Discouraging unionized businesses
In this excerpt, Faircloth describes his goals as head of the Commerce Department under Governor Jim Hunt. He focused on stunting the growth of unions, which he views as "anathema to growth." Faircloth was so anti-union that he discouraged General Motors from building a plant in North Carolina. Faircloth describes the deeply uncomfortable meeting with GM executives.
Citing this Excerpt
Oral History Interview with Lauch Faircloth, March 22, 1999. Interview I-0069. Southern Oral History Program Collection (#4007) in the Southern Oral History Program Collection, Southern Historical Collection, Wilson Library, University of North Carolina at Chapel Hill.
Full Text of the Excerpt
JM: Yeah. Tell me about your tenure there. What was your ambition going in? What had you hoped to see to begin to develop on the North Carolina economic landscape? What sorts of headway did you make? What principal challenges had you found still remaining?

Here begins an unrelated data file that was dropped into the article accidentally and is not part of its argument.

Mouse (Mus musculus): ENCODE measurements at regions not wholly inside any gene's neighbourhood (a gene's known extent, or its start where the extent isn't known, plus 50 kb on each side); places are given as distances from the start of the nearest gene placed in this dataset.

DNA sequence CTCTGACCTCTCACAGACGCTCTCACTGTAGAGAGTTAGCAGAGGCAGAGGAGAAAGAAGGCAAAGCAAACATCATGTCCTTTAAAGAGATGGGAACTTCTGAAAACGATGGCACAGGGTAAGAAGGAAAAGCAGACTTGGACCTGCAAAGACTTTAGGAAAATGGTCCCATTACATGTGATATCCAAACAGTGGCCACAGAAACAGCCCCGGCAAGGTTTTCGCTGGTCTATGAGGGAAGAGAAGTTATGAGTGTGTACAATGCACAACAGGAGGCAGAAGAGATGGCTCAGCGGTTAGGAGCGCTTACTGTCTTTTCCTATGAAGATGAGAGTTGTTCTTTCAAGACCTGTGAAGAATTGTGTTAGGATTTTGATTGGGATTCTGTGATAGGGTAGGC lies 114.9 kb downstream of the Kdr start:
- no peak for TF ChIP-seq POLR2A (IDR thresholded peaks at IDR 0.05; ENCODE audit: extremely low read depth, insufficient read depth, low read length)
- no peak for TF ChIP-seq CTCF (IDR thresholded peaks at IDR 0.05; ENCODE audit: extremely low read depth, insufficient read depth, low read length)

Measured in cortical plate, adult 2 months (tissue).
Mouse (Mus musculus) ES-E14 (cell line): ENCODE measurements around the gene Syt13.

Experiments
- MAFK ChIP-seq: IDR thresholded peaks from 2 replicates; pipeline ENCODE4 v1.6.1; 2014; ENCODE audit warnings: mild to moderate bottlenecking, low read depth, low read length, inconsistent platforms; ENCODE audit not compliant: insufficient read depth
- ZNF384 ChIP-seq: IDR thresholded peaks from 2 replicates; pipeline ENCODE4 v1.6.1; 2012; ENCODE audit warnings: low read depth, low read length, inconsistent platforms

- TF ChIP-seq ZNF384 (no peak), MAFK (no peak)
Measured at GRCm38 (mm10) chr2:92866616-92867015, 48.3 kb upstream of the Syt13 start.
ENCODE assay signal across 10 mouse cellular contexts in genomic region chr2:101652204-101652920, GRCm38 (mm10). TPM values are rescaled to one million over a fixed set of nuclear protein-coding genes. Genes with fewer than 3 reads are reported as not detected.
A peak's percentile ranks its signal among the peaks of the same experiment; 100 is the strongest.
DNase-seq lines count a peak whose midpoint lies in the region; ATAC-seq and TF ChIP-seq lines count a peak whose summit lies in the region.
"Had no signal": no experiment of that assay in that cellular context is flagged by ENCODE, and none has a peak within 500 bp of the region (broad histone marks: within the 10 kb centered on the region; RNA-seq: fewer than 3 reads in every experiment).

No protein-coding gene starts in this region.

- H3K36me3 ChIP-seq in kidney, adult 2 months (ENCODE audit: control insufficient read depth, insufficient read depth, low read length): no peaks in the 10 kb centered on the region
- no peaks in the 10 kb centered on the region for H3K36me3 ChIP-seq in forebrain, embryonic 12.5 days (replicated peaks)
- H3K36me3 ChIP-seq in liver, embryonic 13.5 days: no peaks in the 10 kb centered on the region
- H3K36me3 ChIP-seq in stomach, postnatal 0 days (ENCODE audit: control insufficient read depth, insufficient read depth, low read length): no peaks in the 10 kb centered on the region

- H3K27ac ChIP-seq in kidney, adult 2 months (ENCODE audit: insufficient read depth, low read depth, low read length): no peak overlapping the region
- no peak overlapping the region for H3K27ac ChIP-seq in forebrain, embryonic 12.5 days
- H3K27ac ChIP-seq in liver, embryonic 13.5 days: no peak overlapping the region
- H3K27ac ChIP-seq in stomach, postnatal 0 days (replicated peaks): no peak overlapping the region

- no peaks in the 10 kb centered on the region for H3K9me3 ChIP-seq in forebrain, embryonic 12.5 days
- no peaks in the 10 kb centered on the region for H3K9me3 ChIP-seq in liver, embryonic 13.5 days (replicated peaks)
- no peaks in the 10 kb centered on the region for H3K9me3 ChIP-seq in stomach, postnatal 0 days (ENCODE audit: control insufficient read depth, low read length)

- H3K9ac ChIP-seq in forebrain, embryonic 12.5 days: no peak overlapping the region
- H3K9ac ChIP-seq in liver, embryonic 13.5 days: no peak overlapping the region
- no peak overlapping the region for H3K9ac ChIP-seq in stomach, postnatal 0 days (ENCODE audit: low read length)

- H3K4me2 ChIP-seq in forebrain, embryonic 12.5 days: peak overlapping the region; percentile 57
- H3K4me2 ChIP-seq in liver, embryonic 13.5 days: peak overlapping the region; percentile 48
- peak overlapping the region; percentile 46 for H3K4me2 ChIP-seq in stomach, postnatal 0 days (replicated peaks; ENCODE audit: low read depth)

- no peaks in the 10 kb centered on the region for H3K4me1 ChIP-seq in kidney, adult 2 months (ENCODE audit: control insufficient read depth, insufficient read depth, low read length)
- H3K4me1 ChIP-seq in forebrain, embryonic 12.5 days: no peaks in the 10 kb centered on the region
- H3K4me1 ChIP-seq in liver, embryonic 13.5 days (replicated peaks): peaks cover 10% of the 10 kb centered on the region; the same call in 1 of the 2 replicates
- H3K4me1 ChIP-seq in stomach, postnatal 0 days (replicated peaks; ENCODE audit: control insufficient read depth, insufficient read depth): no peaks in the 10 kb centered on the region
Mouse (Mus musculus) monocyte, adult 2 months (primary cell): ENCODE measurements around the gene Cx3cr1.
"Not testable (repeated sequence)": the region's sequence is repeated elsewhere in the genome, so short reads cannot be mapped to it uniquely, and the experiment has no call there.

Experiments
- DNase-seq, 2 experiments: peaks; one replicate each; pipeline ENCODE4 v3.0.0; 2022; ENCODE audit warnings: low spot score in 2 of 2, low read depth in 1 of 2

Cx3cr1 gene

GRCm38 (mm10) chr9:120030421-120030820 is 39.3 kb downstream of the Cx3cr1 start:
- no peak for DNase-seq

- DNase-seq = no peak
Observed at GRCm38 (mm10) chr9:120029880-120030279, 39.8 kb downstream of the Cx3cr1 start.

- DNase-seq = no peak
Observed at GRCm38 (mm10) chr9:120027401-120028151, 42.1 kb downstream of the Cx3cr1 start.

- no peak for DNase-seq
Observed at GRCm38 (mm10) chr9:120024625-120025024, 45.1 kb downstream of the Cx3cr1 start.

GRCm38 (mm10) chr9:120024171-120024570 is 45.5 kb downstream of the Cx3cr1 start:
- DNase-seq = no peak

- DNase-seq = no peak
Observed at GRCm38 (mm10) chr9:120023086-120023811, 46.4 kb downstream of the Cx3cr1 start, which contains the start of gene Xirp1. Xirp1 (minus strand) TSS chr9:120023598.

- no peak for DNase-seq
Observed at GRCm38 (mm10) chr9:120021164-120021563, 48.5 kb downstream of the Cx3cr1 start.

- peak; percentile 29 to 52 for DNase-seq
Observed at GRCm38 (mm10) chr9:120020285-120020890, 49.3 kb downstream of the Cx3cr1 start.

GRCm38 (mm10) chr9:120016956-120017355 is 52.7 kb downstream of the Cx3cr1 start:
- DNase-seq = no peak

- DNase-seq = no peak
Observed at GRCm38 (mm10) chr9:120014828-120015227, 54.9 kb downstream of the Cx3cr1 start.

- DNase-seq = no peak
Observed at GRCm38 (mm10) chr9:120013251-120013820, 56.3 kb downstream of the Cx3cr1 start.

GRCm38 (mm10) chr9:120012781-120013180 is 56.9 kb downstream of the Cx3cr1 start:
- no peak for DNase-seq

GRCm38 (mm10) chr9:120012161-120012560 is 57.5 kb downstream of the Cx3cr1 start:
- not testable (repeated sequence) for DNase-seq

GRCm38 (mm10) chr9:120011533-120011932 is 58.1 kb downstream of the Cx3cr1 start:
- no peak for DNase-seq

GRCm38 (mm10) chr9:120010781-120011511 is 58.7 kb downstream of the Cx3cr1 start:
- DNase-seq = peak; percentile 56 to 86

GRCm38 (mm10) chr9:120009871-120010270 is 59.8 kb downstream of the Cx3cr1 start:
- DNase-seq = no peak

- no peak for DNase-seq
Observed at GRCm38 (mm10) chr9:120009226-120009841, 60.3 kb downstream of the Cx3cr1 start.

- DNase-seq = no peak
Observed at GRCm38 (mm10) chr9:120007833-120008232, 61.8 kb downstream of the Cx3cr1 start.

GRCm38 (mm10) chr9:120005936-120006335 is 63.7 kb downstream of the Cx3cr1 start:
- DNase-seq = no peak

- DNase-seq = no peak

LF: Well, the headway we made was we brought in a lot of industry, an enormous amount of it. It was spectacular. We led the nation for a number of years. One thing I did was to try to keep the industrial climate so it could continue to grow. One event that would have changed the landscape of the Research Triangle Park in it's heyday going back then--. I felt very strongly that unions--. Well, I didn't feel. I knew.
JM: I'm sorry. You felt very strongly that--?